The CEO's view

“For most of us, a visit to an optometrist is a mysterious process”

The AOP’s Adam Sampson shares insight into his first eye examination experience since being appointed chief executive of the Association

black and white frames

Back before Christmas, the General Optical Council (GOC) announced that, as part of its review of the Opticians Act, it was commissioning research to understand the public’s attitudes to the possibility of allowing dispensing opticians to refract. My immediate reaction was one of incredulity: in my experience, the public had very little understanding of what went on during an eye examination, let alone what refraction involved or of the difference between a dispensing optician and an optometrist.

This sense of incredulity was strengthened when a couple of weeks later, I chanced on an article by writer and broadcaster Adrian Chiles, who was using his regular column in The Guardian to complain about the fact that his glasses kept slipping down his nose. Although he had sought advice, this had not been helpful. “Opticians,” he said, “spend hours faffing around which line you can read, and which is clearer – red or green – and all that carry on. And lately, they’ve started firing puffs of air at your eyeball to determine something or other.” But they had not successfully cured the issue he had gone to them with.

It was in this mood that I approached my latest eye appointment – my first since I began my role as chief executive of the AOP. The optometrist – an AOP Councillor – was someone I liked and trusted. And, true to form, the experience over the next hour or so was both highly professional and reassuring. Sitting in the consulting room, being asked to perform a series of unfamiliar tasks, may not be as stressful as, say, being in a dentist’s chair, but it is not without its tensions. One of my overwhelming takeaways from the experience is how much the soft, personal skills of the optometrist matter: each muttered “well done” or “perfect” may feel unnecessary but is vital in building confidence and rapport.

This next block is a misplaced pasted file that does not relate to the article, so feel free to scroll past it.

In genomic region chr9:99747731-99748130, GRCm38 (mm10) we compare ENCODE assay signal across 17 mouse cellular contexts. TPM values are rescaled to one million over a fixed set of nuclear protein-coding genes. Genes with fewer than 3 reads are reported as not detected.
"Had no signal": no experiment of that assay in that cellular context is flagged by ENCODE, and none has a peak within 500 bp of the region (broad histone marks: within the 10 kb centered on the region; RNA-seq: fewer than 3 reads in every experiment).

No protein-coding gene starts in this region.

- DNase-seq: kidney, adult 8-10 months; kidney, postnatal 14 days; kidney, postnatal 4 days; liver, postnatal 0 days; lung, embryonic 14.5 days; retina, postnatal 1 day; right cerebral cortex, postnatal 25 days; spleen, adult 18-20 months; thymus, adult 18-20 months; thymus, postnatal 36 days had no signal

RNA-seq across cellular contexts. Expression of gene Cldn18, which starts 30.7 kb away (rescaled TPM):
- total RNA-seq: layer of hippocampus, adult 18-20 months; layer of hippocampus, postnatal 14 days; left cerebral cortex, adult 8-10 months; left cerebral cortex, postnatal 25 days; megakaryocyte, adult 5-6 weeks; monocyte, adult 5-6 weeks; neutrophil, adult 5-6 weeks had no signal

So, did I understand more at the end of that hour about the eye exam process than I did at the start? Yes – but largely because of the readiness of the optometrist to explain the purpose of the various tests I was undergoing. There were parts of what was happening which clearly spoke to refraction testing. But the purpose of many of the other procedures – including the puffs of air which Chiles talked of – was totally obscure to me. Had I not had such a fantastic optometrist, I would have left the practice still unaware of the full purpose of what had just gone on.

To a lesser extent, that was also true of my encounter with the dispensing optician. Again, for course, the distinction in professional rank was not something I would have known as a normal punter. But the relative absence of high-tech equipment and an open office setting were signals that something had changed.

I had – thanks to a chat with Feb31st – already acquired frames. If the fitting process was relatively understandable, the discussion of the lenses took me into a mysterious, jargon-filled world of which the only element I truly understood was the price. Indeed, my inability to understand properly how much difference the lenses I was discussing would make to me in practice made it tricky for me to make an informed decision, so I bowed to advice, trusting the professionalism of the dispensing optician.

I know that everything you do is familiar to you. I also understand how much effort most of you make to explain to people like me what you are doing with us. But make no mistake: for most of us, a visit to an optometrists is a mysterious process. What you do and why you are doing it is obscure to us, and when we receive a prescription and hand over our money, we have only a limited understanding of what we are paying for. I paid £400 for my glasses. The GOC is set to pay much more for its public opinion research. I can now see more clearly. Will the GOC be able to say the same?